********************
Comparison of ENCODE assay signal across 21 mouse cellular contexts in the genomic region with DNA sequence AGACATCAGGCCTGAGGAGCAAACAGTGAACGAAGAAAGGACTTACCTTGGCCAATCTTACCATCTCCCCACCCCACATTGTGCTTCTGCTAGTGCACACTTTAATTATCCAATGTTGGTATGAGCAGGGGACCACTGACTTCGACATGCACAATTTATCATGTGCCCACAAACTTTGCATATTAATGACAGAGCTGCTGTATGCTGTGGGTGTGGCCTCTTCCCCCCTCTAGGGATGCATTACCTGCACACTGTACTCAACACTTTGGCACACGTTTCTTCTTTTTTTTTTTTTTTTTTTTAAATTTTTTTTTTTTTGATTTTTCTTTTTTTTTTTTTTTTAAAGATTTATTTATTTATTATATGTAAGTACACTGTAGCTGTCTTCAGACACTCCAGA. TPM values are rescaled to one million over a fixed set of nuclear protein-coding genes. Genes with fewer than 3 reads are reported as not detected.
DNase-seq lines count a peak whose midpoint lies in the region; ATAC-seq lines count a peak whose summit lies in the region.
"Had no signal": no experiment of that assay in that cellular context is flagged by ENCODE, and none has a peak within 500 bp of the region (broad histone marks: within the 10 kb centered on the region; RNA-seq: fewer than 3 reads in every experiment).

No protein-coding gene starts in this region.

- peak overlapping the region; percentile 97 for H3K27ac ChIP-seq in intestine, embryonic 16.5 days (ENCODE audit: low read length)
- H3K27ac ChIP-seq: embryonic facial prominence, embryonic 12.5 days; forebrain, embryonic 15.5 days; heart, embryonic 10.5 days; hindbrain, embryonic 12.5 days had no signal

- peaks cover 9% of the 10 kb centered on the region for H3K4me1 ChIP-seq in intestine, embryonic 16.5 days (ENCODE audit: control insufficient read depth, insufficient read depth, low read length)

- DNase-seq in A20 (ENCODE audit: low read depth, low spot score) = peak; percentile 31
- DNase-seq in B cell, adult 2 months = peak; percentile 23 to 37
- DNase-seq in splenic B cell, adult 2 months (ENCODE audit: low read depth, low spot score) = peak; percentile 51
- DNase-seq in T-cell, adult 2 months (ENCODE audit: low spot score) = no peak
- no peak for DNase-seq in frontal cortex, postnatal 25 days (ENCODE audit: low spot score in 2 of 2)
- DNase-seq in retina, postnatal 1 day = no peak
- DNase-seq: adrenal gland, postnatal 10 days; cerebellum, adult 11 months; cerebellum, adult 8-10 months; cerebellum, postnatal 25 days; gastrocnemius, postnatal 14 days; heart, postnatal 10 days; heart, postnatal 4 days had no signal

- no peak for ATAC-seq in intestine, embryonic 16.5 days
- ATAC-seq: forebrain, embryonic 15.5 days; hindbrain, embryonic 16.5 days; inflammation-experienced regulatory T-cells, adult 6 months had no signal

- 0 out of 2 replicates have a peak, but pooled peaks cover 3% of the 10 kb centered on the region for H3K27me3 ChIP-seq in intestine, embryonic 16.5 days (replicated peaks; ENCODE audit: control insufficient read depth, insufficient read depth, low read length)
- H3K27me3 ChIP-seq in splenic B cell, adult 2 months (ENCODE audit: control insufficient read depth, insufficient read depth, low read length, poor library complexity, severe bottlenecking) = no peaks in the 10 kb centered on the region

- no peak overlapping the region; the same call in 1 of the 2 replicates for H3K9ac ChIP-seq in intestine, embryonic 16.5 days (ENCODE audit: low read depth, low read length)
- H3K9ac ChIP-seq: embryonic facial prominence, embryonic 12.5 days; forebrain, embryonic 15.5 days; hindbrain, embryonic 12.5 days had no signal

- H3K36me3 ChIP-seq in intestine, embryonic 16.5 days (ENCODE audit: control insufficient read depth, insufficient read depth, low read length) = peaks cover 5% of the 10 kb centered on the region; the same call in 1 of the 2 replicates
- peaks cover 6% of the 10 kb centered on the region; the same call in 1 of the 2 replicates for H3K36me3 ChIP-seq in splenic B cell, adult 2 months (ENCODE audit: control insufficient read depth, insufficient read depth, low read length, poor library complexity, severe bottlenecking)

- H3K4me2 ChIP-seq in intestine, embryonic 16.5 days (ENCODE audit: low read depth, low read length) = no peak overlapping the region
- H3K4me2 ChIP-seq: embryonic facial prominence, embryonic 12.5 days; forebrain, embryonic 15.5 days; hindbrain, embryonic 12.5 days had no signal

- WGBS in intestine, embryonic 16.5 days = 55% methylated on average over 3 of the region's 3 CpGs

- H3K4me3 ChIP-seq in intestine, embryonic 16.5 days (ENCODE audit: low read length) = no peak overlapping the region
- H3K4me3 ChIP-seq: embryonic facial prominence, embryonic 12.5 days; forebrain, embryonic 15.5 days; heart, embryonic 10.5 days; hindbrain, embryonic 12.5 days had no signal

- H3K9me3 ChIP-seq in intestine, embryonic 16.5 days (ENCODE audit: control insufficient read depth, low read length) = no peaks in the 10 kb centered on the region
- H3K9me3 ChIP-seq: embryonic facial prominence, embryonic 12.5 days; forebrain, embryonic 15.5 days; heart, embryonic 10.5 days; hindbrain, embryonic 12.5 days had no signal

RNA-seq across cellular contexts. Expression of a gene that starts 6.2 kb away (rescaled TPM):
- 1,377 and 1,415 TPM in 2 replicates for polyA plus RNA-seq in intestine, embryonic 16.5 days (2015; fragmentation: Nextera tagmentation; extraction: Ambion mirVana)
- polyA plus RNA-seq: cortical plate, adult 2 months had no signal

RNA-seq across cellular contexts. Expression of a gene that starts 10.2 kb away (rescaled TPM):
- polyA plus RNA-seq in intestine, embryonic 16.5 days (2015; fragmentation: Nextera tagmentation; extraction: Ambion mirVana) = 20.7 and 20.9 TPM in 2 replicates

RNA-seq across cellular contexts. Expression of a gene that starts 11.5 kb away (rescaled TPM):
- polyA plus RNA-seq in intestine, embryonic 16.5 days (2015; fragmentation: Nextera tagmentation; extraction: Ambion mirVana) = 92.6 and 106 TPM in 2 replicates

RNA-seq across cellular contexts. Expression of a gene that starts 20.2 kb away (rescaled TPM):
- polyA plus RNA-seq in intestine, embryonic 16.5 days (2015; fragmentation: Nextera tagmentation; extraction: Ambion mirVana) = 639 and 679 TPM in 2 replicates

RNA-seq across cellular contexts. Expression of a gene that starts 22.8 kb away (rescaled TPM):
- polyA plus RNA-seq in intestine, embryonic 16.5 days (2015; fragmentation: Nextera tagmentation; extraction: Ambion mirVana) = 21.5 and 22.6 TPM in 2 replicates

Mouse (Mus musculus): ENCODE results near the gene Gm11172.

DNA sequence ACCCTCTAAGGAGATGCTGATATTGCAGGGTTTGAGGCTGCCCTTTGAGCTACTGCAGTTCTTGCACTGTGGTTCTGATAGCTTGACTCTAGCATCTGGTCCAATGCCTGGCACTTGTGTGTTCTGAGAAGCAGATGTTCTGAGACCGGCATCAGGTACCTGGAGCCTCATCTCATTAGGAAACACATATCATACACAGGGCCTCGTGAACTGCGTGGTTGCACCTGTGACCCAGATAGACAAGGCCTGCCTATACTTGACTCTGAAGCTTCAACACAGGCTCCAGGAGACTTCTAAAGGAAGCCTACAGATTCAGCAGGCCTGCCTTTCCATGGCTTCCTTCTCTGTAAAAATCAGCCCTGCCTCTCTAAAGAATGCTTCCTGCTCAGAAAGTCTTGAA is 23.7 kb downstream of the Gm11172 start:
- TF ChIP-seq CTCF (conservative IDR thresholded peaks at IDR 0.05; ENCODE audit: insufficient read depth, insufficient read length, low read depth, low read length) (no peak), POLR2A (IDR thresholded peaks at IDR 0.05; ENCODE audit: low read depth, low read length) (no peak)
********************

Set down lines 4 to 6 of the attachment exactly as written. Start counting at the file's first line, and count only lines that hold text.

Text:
No protein-coding gene starts in this region.

- peak overlapping the region; percentile 97 for H3K27ac ChIP-seq in intestine, embryonic 16.5 days (ENCODE audit: low read length)
- H3K27ac ChIP-seq: embryonic facial prominence, embryonic 12.5 days; forebrain, embryonic 15.5 days; heart, embryonic 10.5 days; hindbrain, embryonic 12.5 days had no signal